Effects of Stigma
- Based on a survey of 3,239 adults by Roper for the National Mental Health Association, “42% of people with a formal diagnosis say they are embarrassed or ashamed by their symptoms” (compared to 17% of those undiagnosed).
-National Mental Health Association Press Release, 2001.
- In a survey of 1,312 Australian adults, “many people reported they would feel embarrassed about seeking help from professionals, and believed that other people would have a negative reaction to them if they sought such help. Some expected professionals to respond negatively to them.”
-Lisa Barney et al., “Stigma about depression and its impact on help-seeking intentions”, Australian and New Zealand Journal of Psychiatry, January 2006, Volume 40 Issue 1.
- A cross-sectional survey of rural Australians found that “causal attributions and perceived stigma rather than participants' levels of symptomatology and disability influence attitudes to help-seeking for mental health issues.” Another finding: “Willingness to discuss mental health issues with a general practitoner was predicted by the perceived helpfulness of the general practitioner and by no other variable.”
-Sarah Wrigley, “Role of stigma and attitudes toward help-seeking from a general practitioner for mental health problems in a rural town”, Australian and New Zealand Journal of Psychiatry, June 2005. Vol 39, Number 6.
- In a poll conducted by the American Psychological Association, 30% of the adults responding expressed concerned about other people finding out if they sought mental health treatment, and 20% identified stigma as "a very important reason not to seek help" from a mental health professional.
-J. Chamberlin, “Survey says: More Americans are seeking mental health treatment”, APA Monitor, July/August 2004, Volume 35, No. 7.
- “Shame, stigma, and discrimination are major reasons why people with mental health problems avoid seeking treatment, regardless of their race or ethnicity.”
-Surgeon General’s Report on Mental Health, 1999.
In a survey of 2,782 college students, males reported greater concern about stigma, as did older students, international students, those of lower socioeconomic backgrounds and those with personal mental health concerns. Perceptions of stigma were also higher among those who had no family or friends using mental health services and those who reported believing that therapy or medication are not helpful. Overall, 71% agreed that receiving mental health treatment carries social stigma, but only 21% agreed that receiving mental health treatment is a sign of personal weakness or inadequacy.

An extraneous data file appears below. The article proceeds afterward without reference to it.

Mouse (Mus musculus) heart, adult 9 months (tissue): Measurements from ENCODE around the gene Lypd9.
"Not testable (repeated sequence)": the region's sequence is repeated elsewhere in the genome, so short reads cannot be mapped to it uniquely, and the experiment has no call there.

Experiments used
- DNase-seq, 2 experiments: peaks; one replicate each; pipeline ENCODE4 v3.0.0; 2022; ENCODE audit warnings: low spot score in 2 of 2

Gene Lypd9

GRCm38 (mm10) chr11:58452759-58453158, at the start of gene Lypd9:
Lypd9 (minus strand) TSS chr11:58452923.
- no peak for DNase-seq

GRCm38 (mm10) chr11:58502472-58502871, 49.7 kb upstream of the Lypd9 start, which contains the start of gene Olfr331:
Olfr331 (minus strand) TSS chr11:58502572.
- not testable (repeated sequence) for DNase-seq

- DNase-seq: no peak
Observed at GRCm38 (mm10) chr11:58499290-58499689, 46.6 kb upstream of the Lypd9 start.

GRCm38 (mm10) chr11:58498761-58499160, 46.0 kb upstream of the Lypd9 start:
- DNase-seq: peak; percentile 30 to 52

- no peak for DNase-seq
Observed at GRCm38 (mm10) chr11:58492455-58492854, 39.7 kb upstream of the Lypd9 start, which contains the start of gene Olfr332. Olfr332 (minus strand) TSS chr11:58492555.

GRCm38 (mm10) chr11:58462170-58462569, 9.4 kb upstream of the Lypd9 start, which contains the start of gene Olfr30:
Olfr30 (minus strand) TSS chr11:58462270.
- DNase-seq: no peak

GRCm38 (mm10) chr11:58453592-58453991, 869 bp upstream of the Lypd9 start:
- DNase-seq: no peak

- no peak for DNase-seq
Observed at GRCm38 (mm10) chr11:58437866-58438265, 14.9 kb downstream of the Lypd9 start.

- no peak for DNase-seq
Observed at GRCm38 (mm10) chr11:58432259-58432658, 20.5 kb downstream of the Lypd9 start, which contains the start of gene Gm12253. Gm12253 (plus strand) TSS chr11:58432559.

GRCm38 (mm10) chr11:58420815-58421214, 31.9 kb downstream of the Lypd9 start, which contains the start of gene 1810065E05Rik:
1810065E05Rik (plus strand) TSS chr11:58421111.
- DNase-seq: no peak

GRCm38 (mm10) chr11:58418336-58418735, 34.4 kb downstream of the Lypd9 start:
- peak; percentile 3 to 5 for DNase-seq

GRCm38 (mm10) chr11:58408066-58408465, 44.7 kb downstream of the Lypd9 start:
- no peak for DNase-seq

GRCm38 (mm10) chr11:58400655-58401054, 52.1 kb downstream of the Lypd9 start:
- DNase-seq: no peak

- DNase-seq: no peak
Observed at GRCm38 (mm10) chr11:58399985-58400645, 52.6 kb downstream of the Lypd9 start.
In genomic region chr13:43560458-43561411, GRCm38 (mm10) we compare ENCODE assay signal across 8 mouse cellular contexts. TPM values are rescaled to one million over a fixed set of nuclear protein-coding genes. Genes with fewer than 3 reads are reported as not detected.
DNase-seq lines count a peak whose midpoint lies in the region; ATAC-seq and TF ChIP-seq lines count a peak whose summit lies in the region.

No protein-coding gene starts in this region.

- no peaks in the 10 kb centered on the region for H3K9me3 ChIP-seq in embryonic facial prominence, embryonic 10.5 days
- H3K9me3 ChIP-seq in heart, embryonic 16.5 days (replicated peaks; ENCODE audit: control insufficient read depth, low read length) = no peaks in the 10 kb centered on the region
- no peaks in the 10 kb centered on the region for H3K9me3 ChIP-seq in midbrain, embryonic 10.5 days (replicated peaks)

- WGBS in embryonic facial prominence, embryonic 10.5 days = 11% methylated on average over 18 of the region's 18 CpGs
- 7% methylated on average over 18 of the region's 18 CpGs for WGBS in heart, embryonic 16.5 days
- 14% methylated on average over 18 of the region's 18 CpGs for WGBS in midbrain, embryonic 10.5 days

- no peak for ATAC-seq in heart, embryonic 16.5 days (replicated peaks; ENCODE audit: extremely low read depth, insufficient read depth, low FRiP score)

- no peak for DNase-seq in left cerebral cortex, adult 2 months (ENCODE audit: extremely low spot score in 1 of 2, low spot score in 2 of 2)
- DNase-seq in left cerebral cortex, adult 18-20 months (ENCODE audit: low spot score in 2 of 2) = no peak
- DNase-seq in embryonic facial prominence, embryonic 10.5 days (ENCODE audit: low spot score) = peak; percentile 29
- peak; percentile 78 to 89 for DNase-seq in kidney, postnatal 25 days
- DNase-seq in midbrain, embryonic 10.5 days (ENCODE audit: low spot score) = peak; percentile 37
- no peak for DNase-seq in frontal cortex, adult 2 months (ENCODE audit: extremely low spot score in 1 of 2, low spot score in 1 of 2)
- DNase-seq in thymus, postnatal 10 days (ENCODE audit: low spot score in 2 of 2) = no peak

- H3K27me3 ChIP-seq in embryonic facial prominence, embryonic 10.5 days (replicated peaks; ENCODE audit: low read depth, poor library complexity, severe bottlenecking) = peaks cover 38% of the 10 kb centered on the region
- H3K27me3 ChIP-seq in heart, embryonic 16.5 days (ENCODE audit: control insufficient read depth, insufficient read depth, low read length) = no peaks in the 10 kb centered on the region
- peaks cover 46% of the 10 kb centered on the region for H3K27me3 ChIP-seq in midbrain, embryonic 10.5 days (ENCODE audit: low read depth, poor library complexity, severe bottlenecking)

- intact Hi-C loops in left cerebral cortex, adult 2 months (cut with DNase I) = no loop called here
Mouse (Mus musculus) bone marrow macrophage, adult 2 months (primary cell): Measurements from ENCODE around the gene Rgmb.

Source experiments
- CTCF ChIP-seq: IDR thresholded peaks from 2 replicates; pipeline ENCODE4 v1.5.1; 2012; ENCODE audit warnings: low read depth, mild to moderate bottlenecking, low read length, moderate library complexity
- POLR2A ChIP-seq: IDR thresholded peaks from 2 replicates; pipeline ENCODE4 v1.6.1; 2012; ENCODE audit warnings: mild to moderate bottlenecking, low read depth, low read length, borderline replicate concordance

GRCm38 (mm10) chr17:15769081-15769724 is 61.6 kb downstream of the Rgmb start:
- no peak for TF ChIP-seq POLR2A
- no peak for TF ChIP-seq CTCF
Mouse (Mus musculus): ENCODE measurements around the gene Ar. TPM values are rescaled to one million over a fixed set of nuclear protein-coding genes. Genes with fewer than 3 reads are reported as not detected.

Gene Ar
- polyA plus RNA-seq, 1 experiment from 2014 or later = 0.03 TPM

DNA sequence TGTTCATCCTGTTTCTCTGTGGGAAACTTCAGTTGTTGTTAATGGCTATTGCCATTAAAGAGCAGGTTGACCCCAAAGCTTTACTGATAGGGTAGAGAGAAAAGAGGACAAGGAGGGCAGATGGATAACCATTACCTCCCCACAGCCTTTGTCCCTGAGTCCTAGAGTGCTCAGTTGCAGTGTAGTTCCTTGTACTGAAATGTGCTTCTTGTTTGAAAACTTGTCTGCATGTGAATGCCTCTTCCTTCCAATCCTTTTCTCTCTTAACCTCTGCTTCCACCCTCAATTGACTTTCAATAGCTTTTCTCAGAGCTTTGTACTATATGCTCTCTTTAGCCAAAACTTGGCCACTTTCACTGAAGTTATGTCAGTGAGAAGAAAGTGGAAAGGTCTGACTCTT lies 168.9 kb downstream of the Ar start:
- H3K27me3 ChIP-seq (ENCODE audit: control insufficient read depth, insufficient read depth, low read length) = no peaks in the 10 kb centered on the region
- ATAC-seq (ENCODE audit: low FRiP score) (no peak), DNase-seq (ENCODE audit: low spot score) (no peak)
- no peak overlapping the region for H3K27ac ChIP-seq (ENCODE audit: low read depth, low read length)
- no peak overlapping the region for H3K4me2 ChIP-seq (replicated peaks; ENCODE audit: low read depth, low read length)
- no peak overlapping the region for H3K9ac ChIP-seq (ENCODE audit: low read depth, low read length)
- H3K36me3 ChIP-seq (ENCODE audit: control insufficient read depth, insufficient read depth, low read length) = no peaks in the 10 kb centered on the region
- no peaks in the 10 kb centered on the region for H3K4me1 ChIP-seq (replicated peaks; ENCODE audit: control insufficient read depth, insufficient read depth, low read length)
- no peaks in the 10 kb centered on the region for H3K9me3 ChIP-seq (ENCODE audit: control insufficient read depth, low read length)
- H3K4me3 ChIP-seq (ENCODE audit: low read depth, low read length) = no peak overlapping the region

-Golberstein, E., Eisenberg, D., & Gollust, S.E. (2008). "Perceived stigma and mental health care seeking", Psychiatric Services, 59(4) 392-399.
A nine-year follow-up of 805 participants in a program treating depression in primary care found that individuals receiving extra therapy were significantly less likely than those in usual care to report concerns about friends learning about their history of depression.
-Klap, R. et al., (2009) "How quality improvement interventions for depression affect stigma concerns over time: A nine year follow-up study". Psychiatric Services, 60(2) 258-261.
Survey respondents having previous contact with persons with mental illness rated a hypothetical individual with mental illness as less dangerous than persons without previous contact. Also, those respondents informed about the actual rate of violent behavior among individuals with psychiatric disorders (lower than commonly thought) rated individuals with a mental illness as less dangerous than did subjects who did not receive this information. Implications: (a) relevant information can help reduce stigma of stigmatized persons; and (b) repeated contact with members of stigmatized groups can be helpful in reducing stigma.
-Penn, D.L., Kommana, S., Mansfield, M., & Link, B. (1999). Dispelling the stigma of schizophrenia: the impact of information on dangerousness. Schizophrenia Bulletin 25(3), 437-446
- Based on a national survey comparing integrated care with enhanced referral care in primary care settings, most primary care clinicians indicated that integrated care led to less stigma for patients (among other positive outcomes).
-Gallo, et al. (2004) in the Annals of Family Medicine Volume 2, No. 4
Latino primary care patients reporting higher level of perceived stigma were less likely to take depression medication and more likely to miss scheduled appointments.
-Vega, W. et al., (2010) "Addressing the stigma of depression on Latino primary care patients", Gen. Hosp.
Perceived stigma at the start of treatment is associated with discontinuation of treatment in older adult outpatients with major depression.
-Sirey et al., "Perceived Stigma as a predictor of treatment discontinuation in younger and older outpatients
with depression." Am J. Psychiatry 158 (3)
Perceived stigma was one of the predictors of medication adherence in outpatients who sought mental health treatment.
- Sirey et al., "Stigma as a barrier to recovery: Perceived stigma and patient-rated severity of illness as
predictors of antidepressant drug adherence", Psychiatr Serv, 2001 52(12)